If you come to PR for our PPP event, be prepared to sweat! … Ok, you don’t HAVE to go to the gym with me, but you’ll be happier if you do. 😉
This morning, I woke up with a question on my mind about GLUCONEOGENESIS. I wanted to know if, when needed, do our bodies prefered to convert dietary protein or tissue protein. After reading about a dozen studies, the short answer is, some dietary amino acids are used when available, but even in a high protein environment, muscle (and other) tissue will be more predominantly used for gluconeogenesis than food in your digestive system. Want more info? Read on..
PROTEIN AS FUEL SOURCE
- Protein consumption above needs is converted to glucose…- Glucose consumption above needs is converted to fat.- When using protein to create glucose, 33% of the calories are burned during the gluconeogenesis process. .
=> It takes more time and energy to fuel your body with protein than it does carbohydrates.
=> Resting metabolic rate is higher when consuming a higher protein, lower carb diet.
Great for those trying to eat at a deficit (lose weight). Not great for athletic performance, especially endurance sports .
Daily protein turnover = 300-400 g .
Sources: 1. Tissue protein breakdown, 2. Diet (50 – 80g protein in avg diet), 3. De novo synthesis (random bits).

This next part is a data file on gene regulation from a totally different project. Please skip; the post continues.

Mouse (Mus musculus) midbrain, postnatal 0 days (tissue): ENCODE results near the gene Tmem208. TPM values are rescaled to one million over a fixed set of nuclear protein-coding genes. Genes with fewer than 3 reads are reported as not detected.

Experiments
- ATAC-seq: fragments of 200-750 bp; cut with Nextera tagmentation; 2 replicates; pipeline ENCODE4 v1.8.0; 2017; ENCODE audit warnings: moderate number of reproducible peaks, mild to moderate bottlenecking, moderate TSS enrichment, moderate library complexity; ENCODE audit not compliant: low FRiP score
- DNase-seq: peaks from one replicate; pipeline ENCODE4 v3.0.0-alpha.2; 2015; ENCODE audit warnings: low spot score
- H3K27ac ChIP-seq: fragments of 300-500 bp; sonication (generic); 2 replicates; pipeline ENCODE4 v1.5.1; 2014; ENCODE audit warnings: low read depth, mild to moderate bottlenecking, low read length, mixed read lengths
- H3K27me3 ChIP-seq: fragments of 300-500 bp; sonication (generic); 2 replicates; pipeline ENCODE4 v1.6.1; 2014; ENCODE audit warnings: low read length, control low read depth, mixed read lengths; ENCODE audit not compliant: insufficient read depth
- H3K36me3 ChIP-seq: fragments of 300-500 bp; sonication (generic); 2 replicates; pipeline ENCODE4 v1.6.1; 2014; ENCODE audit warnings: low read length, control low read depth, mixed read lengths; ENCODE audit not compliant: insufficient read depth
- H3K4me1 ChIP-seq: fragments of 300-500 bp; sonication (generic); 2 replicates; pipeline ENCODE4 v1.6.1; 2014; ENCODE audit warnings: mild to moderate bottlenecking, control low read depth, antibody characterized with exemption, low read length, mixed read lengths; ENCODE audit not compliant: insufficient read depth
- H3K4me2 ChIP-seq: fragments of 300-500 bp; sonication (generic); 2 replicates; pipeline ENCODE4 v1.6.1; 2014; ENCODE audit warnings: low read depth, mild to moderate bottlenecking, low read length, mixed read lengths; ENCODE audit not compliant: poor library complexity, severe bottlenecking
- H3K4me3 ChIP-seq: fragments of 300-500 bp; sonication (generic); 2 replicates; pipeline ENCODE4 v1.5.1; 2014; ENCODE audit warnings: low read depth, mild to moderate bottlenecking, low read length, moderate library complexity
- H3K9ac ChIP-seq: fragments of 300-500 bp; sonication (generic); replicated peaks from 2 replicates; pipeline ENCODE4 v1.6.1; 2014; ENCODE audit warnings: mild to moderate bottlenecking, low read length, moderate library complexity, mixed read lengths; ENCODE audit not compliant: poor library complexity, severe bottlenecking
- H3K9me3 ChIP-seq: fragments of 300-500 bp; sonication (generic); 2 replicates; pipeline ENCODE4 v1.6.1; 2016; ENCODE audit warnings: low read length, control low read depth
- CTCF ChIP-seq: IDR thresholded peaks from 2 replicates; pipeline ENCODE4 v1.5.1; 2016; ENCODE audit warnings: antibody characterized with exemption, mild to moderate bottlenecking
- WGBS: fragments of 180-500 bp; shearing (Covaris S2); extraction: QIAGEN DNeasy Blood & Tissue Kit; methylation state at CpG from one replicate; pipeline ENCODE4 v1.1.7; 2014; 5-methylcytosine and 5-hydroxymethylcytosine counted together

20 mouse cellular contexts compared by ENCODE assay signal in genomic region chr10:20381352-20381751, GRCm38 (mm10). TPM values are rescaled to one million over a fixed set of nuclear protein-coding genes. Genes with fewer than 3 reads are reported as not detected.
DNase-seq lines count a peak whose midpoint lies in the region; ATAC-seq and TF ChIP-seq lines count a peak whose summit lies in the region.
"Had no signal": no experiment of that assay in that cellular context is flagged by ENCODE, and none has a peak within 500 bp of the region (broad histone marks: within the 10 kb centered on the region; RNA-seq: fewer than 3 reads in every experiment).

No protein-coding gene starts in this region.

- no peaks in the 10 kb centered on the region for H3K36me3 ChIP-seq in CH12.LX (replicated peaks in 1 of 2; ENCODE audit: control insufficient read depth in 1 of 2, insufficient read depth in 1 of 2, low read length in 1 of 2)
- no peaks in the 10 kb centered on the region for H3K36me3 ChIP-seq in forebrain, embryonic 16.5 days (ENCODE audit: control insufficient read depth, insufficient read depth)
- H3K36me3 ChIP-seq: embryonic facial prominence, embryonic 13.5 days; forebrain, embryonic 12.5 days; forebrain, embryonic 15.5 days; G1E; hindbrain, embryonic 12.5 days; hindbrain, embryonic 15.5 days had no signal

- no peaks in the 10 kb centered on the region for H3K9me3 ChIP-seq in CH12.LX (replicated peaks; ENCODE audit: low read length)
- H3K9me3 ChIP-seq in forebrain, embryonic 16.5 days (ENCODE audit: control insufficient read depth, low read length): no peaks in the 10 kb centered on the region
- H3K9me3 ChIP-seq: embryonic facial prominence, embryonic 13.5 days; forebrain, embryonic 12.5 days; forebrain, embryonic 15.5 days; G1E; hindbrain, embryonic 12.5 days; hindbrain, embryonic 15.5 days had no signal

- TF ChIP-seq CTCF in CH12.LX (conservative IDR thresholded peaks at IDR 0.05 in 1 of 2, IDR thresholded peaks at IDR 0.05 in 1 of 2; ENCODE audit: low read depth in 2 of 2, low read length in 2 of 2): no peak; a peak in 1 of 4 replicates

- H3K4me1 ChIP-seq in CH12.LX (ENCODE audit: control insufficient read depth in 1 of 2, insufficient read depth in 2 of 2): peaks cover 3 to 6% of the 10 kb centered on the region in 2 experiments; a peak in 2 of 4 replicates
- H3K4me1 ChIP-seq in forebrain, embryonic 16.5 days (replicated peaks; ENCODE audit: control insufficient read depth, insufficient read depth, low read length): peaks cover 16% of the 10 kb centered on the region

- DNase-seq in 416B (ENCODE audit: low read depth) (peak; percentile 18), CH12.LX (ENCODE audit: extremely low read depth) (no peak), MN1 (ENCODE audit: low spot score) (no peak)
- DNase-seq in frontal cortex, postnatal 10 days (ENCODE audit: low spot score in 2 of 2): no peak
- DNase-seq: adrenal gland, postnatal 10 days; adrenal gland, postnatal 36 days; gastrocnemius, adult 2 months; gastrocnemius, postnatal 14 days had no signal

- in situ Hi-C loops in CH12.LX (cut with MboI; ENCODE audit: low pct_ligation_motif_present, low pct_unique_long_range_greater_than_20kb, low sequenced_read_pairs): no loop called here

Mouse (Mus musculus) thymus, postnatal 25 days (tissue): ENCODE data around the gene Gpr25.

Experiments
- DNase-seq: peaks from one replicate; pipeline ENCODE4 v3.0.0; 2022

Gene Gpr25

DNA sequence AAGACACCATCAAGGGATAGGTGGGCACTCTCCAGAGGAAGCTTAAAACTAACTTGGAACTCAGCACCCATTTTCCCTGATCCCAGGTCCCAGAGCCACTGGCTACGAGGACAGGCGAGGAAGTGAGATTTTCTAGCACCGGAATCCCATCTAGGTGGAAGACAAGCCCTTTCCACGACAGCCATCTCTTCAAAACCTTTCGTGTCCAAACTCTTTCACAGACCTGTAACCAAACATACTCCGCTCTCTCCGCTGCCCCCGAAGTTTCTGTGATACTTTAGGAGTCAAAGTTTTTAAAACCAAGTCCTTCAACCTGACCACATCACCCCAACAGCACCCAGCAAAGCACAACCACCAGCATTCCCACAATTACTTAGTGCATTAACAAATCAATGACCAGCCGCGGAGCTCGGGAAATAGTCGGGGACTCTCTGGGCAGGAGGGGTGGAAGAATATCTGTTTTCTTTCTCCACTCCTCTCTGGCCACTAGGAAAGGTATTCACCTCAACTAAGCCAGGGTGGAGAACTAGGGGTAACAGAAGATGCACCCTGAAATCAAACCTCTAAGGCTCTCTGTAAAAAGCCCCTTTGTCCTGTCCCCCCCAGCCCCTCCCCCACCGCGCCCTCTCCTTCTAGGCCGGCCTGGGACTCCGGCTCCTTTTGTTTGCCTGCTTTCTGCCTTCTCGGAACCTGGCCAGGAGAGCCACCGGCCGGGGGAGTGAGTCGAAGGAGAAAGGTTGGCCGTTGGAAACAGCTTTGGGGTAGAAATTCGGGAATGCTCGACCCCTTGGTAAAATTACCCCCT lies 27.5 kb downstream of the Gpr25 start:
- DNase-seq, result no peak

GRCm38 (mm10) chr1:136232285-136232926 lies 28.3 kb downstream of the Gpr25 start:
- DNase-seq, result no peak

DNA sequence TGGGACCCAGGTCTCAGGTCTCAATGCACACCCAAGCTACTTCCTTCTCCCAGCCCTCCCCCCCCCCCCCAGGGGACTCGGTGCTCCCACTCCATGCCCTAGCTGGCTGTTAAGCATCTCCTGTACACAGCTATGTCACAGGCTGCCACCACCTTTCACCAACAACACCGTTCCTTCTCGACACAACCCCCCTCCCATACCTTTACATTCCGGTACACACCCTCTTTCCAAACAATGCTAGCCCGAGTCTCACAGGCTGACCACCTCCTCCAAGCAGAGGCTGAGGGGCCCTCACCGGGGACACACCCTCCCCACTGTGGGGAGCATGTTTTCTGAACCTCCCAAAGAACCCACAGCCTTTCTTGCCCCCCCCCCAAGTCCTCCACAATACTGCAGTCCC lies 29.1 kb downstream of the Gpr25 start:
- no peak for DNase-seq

=> Your muscles are designed to do more than make you look good. They are a store of protein that your body needs to function.
=> Muscle breakdown is inevitable, but protein turnover IS impacted by diet and exercise.
=> Protein consumption increases muscle synthesis, but only slightly decreases breakdown.
* CONCLUSION *.
Protein is an inefficient source of energy and eating more than your body needs for synthesis will NOT save your muscles from turnover.
What to do?
=> Eat protein for muscle synthesis. Eat fat OR carbs (not both) for energy.
1. Calculate you caloric needs based in weight gain/loss goals
2. Decide if you’re going to be a fat-burner or sugar/glucose burner. (Nearly all of us are sugar burners.)
If sugar burner, you need very little fat (<20%)
If fat burner, you need very little carb (<20%)
3. Calculate how much protein you need based on muscle synthesis goals (min 10% of BMR)
4. Remaining calories from chosen fuel source (fat OR carbs)
(NOTE: Keto diet is best for most humans IF they can reach and maintain a fat-adapted state. Most people on a Keto diet are NOT fat-adapted, even though they think they are. FYI – “in ketosis” is NOT the same as fat-adapted)
Me? I’m a “sugar burner.”
20% Fat (Unsaturated)
40% Carbs (Almost all complex. Very little glucose or fructose)